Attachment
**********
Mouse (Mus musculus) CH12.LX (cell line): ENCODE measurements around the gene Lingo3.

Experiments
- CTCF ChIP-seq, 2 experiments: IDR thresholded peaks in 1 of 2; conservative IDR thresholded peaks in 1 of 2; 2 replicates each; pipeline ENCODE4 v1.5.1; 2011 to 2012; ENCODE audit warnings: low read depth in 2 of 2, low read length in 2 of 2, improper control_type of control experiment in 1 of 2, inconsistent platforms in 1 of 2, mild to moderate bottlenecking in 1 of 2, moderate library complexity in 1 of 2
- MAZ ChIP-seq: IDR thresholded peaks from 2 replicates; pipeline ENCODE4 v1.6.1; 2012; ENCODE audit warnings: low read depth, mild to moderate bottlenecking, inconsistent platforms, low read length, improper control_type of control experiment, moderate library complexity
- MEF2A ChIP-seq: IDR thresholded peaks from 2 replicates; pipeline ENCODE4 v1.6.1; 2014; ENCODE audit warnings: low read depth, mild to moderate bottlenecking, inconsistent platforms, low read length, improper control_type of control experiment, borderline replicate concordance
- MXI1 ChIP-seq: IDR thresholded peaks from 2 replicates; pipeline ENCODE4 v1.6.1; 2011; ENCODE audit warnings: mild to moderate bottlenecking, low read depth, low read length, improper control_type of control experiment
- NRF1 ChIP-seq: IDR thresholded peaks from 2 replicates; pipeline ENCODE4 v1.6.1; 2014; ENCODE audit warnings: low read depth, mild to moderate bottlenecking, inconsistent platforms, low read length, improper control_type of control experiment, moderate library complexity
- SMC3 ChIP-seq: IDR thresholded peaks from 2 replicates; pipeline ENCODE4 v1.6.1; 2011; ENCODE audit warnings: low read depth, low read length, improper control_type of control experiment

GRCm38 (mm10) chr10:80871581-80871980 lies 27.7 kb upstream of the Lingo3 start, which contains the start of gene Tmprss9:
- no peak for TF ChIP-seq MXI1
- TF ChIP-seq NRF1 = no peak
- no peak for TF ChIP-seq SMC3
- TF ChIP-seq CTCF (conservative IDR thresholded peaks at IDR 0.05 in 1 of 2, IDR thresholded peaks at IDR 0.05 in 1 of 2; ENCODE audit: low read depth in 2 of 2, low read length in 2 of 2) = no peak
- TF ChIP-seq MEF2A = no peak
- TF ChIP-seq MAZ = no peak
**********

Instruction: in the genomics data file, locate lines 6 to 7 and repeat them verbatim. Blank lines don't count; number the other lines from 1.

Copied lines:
- MXI1 ChIP-seq: IDR thresholded peaks from 2 replicates; pipeline ENCODE4 v1.6.1; 2011; ENCODE audit warnings: mild to moderate bottlenecking, low read depth, low read length, improper control_type of control experiment
- NRF1 ChIP-seq: IDR thresholded peaks from 2 replicates; pipeline ENCODE4 v1.6.1; 2014; ENCODE audit warnings: low read depth, mild to moderate bottlenecking, inconsistent platforms, low read length, improper control_type of control experiment, moderate library complexity